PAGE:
I’ve noticed two recent trends in the cigar industry as of late, the first is one I’m quite a big fan of. The first trend I’m speaking of is box pressed cigars, it seems more and more new releases are box pressed, and old releases are getting a box pressed vitola. The other is cigars getting larger and lager, the Torano Master Colossal is the later.
Coming in at a 7 x 70, this is a whole lot of cigar, but it hasn’t been the only 770 released this year. JFR and Asylum have both released 7 x 70s this year, and I’ve heard talk of many other companies having one in the works. In fact, I’ve heard rumors of even larger cigars planned for production. These larger cigars have received quite a favorable reception so far from what I’ve seen, and today I am exploring the Torano Master Colossal.
Size: 7 x 70
Cigars Smoked For Review: 2 (very long smokes)
Construction and Appearance: The Torano Master Colossal has a tan and black band which on top says Master, and below has the Torano logo and Torano written. On the side it says both Hecho amino and Hand Made.
The wrapper of the Torano Master Colossal is a medium brown with a very light reddish hue. The wrapper has a decent amount of veins, and a very rich oil to it. The size is simply massive coming in at a 7 x 70. It is firmly packed, and has an excellent weight when held in hand. The cap is very generous, and the construction fairly seamless.
Flavor and Notes: The wrapper of the Torano Master Colossal has notes of caramel, wood, and a little coffee. The foot has the scent of earth, coffee, butterscotch, wood, and a little cocoa. To prepare smoking the Torano Master Colossal I choose a straight cut, and on the cold draw there are flavors of spice, coffee, wood, and caramel.
Smoking Characteristics: The Torano Master Colossal kicks off with a blend of nuts, roasted coffee, and caramel. The draw is loose near the start of the cigar and the body of smoke only medium. Yet, the smoke is very cool, rich, and creamy. After the first eighth of an inch or so the draw tightens upAlong with the notes of coffee, caramel, and nuts is a note of graham cracker as well. The flavor has the slightest sweetness to it, which is supremely enjoyable. The strength is solidly in the medium range with a nice buzz setting in early on. However, the cigar is leaving my jaw a little sore due to the size.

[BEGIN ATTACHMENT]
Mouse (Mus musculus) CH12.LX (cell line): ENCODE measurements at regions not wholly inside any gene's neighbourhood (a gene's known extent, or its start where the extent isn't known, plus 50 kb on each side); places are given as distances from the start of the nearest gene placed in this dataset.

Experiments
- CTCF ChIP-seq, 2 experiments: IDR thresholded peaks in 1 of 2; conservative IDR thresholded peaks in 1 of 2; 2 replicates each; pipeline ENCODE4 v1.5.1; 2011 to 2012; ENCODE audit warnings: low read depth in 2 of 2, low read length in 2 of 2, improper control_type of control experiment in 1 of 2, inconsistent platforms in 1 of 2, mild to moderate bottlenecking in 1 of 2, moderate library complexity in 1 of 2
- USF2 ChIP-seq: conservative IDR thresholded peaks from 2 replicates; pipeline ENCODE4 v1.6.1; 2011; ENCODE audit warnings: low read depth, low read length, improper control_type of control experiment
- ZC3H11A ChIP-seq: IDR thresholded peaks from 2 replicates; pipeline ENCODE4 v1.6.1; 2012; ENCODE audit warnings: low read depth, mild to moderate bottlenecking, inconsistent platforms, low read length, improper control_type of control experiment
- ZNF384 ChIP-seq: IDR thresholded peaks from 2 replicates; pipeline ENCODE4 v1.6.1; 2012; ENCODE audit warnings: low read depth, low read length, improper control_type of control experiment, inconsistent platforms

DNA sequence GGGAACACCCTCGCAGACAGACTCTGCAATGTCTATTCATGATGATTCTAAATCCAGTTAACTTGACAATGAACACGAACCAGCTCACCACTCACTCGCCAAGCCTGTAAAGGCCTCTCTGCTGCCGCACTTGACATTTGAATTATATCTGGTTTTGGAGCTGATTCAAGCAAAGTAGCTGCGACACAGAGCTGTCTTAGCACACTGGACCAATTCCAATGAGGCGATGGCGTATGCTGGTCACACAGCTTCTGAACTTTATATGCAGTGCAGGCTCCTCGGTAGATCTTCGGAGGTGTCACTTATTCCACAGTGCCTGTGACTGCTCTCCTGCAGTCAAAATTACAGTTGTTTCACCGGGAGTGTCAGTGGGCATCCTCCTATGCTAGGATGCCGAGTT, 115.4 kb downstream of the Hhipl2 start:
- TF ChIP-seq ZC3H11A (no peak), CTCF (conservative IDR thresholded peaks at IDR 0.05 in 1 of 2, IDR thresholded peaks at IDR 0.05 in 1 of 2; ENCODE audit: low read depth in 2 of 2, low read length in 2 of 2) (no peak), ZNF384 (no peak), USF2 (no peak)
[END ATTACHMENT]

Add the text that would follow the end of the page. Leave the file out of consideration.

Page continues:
Into the second third of the Torano Master Colossal, the notes of nuts, roasted coffee, and caramel are all continuing. During this third there is also a bit of dried fruit which is joining the blend, creating a wonderful flavor profile. The smoke is still extremely cool, likely due to the ring gauge. The blend is also very rich, creamy, sweet, and smooth. The construction is standing up well, the burn is wavy, but the ash holds firm well past the inch point. I am noticing that if I hold the ash much more than an inch and a half or so that the draw seems to become a little tight. When I am keeping the ash below an inch and a half the draw is quite excellent.
During the final third of the Torano Master Colossal, a little pepper and spice starts to blend into the flavor profile. The pepper and spice are subtle and I can only detect them on the palate between draws. The notes of nuts, roasted coffee, dried fruit, and caramel all remain in the flavor profile as well. The construction is impressive. Although the burn is wavy, it never needs to be touched up. The ash is very firm and solid, not flaking at all. The draw is shockingly amazing, yet I have to admit, my mouth is starting to get sore due to the large gauge. The flavor remains consistent all the way down to the nub, finishing without any heat or sour notes.
Conclusion: I was a little worried going into the Torano Master Colossal that I wouldn’t enjoy the flavor as much as I do on a smaller gauged Torano Master. With almost 1½ the gauge of the robusto, the proportions of wrapper to binder to filler are so different I was concerned the flavor would be as well. Surprisingly, it smokes quite well, with the flavors remaining almost exactly the same as the robusto, even a little bit smoother. The burn was not very sharp, and I have to admit the larger gauge is a bit of a jaw breaker. Overall if you are a fan of big ring gauges, I think you should enjoy this one greatly.